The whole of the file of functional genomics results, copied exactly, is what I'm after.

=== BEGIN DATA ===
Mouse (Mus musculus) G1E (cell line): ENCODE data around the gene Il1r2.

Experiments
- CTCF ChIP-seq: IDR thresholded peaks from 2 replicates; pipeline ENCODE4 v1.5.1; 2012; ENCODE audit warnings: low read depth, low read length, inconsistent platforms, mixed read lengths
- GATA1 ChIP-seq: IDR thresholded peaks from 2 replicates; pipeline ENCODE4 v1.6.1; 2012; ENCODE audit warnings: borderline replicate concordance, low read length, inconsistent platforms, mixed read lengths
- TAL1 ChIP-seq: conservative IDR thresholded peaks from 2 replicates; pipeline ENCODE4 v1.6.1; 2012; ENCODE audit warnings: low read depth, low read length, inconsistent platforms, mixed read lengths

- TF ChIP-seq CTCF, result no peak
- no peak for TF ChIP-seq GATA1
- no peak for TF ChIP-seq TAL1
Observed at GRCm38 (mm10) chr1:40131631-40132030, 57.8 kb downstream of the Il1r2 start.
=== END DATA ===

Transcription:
Mouse (Mus musculus) G1E (cell line): ENCODE data around the gene Il1r2.

Experiments
- CTCF ChIP-seq: IDR thresholded peaks from 2 replicates; pipeline ENCODE4 v1.5.1; 2012; ENCODE audit warnings: low read depth, low read length, inconsistent platforms, mixed read lengths
- GATA1 ChIP-seq: IDR thresholded peaks from 2 replicates; pipeline ENCODE4 v1.6.1; 2012; ENCODE audit warnings: borderline replicate concordance, low read length, inconsistent platforms, mixed read lengths
- TAL1 ChIP-seq: conservative IDR thresholded peaks from 2 replicates; pipeline ENCODE4 v1.6.1; 2012; ENCODE audit warnings: low read depth, low read length, inconsistent platforms, mixed read lengths

- TF ChIP-seq CTCF, result no peak
- no peak for TF ChIP-seq GATA1
- no peak for TF ChIP-seq TAL1
Observed at GRCm38 (mm10) chr1:40131631-40132030, 57.8 kb downstream of the Il1r2 start.